Six months ago, The Big Idea was invited to a screening for the trailer of a feature-length documentary LOIMATA. The film is about Ema Siope, a Samoan woman who carves and captains waka. The group who gathered together in a lounge room was an eclectic assortment of professions. Amongst others, there was a Buddhist nun, a property investor, a retired psychologist, a nurse, a pair of filmmaking siblings and two abnormally affectionate cats. It was like the making of a bad bar joke. But now I know that’s the power of Ema Siope - bringing people together. It’s what she does.
Who is Ema?
Ema Siope is not just a Samoan woman who carves and captains waka. That very quickly became apparent as director-producer Anna Marbrook spoke of her strength and generosity. Even more so as we watched just a few minutes of the journey that Anna followed Ema on. Those in the room discussed how could we help to deliver on Ema’s dying wish to waken her family.
Anna describes said journey in the synopsis for the documentary:
"Ema Siope is six feet tall, incredibly strong, gender fluid and is one of the few women in the world who can captain and build ocean-going waka hourua – traditional twin-hulled sailing canoes. She has traversed oceans to revive a voyaging past obliterated and silenced by colonisation.
Ema is sick. A year ago, she was told to get her affairs in order, but she has one very important thing to do. Before she dies, she wants to rekindle her family’s fractured connection to their homeland Samoa."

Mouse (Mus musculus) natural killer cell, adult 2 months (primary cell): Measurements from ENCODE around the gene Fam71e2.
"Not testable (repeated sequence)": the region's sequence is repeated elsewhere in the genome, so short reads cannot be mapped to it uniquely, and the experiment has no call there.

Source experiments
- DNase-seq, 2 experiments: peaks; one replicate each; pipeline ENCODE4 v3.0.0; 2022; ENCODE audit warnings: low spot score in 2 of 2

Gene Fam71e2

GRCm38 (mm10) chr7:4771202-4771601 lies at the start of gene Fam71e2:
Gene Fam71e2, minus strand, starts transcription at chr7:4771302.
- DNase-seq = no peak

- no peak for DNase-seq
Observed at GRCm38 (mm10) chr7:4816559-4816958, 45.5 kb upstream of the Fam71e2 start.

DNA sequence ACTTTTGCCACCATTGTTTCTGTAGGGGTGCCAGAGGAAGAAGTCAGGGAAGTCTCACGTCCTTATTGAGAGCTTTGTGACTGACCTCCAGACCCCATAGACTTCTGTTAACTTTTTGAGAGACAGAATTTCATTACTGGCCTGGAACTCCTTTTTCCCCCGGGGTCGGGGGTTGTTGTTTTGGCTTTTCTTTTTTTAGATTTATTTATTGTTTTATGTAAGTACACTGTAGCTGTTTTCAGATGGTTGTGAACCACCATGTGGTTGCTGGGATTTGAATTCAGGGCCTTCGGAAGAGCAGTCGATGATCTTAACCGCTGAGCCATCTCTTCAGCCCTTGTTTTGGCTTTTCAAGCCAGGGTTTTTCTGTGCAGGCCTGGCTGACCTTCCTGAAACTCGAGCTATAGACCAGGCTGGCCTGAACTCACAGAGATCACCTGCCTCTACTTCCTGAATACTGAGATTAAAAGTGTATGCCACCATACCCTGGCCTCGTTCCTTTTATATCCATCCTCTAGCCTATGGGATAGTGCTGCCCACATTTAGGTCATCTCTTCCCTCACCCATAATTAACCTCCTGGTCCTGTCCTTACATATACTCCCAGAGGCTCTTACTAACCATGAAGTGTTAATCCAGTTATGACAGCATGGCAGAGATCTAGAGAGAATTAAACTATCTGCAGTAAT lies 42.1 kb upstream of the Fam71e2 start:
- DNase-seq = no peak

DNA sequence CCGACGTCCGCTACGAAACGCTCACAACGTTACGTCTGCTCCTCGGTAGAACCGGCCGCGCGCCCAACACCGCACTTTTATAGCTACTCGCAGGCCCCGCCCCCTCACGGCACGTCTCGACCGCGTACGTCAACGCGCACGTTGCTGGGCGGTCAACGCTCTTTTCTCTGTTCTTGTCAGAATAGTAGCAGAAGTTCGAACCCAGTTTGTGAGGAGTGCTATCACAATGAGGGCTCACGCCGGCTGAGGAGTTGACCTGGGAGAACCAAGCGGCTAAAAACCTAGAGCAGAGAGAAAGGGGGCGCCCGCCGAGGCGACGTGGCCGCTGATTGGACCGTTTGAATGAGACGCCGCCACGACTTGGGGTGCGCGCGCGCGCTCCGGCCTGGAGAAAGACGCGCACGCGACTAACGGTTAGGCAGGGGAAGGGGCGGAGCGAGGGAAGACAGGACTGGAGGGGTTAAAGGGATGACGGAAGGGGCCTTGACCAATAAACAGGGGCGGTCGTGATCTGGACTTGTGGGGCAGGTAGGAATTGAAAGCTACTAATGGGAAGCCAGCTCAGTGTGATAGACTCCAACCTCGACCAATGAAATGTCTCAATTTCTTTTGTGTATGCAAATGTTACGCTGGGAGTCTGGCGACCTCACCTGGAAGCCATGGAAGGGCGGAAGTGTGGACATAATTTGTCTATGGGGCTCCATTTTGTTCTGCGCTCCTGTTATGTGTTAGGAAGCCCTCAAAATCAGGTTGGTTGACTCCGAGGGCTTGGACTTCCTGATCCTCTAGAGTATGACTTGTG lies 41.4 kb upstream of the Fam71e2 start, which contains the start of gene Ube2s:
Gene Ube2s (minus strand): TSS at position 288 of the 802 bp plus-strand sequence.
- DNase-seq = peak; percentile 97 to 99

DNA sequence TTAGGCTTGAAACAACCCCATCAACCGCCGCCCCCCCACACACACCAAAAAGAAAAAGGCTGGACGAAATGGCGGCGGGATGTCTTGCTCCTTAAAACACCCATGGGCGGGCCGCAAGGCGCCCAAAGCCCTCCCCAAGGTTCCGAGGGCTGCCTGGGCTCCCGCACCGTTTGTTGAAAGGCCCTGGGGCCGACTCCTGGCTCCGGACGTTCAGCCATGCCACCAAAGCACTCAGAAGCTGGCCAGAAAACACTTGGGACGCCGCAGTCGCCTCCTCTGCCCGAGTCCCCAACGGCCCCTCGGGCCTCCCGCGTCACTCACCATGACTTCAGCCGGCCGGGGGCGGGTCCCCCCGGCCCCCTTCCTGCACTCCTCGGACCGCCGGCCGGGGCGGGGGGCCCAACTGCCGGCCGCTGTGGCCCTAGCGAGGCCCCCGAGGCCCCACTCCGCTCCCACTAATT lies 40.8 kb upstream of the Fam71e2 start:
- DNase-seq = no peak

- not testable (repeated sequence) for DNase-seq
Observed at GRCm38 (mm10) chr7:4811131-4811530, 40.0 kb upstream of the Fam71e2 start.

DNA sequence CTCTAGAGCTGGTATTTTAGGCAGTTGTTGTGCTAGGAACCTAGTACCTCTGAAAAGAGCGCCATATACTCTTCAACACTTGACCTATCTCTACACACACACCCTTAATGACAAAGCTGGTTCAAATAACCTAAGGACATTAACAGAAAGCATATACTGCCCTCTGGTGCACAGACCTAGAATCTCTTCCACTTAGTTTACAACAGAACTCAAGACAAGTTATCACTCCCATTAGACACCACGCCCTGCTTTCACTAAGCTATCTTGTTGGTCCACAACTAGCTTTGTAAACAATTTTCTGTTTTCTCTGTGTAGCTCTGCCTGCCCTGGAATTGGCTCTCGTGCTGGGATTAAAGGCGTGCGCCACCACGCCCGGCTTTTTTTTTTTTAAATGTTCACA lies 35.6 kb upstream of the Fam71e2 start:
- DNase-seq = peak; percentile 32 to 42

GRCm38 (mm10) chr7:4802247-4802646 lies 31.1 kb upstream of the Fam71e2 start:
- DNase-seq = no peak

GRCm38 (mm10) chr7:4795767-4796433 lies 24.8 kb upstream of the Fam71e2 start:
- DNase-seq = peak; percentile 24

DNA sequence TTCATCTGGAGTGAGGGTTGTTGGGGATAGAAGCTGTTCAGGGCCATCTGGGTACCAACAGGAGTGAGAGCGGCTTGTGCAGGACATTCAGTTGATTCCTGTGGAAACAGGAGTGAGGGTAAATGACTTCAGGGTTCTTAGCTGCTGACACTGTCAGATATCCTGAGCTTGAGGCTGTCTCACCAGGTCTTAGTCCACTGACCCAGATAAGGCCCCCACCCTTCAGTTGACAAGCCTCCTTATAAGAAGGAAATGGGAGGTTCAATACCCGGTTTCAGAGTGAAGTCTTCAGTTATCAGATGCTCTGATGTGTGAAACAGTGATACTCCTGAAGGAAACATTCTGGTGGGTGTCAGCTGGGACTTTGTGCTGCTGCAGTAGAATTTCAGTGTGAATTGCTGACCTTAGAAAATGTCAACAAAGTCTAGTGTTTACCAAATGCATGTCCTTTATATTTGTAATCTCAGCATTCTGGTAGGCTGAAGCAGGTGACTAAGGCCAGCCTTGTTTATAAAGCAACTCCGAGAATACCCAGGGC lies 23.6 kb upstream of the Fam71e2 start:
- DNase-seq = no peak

Ema Siope, still from LOIMATA. Supplied.
When Anna shared the trailer with us, Ema was in a hospice in South Auckland, had hoped to come but was unable to attend the screening. The power of her presence on that little television screen in that cottage filled with that curious collection of people is something I will never forget. Ema’s smile, her calm nature, her incredible stature and her relentless yet gentle resolve to confront the pain that she and her family experienced touched every single person in the room.
A still from LOIMATA, supplied.
One month ago, at the age of 52, Ema Siope passed away. Hundreds of people honoured her over a three-day tangi at Umupuia Marae and hundreds more from their own homes across the Pacific. But Ema’s story does not end there. And Ema’s story is not just about her. The impact of her sharing her life, so openly, is far greater than just one family. It extends to all of those burdened by the taboo of confronting their past, their abuse and their pain. It extends to multiple nations and countless communities. Ema’s courage has the power to free people, to start a healing process for others as it did for her. And her story needs to be told.
A still from LOIMATA, supplied.
One evening last week many of Ema’s family and the crew behind the film gathered at what Jim Marbrook called 'the sacred shoreline' on Auckland’s waterfront. It was fitting that the very waters Ema sailed her last waka journey from was the launching place of a campaign to finish this work, to complete this film of a journey of courage.
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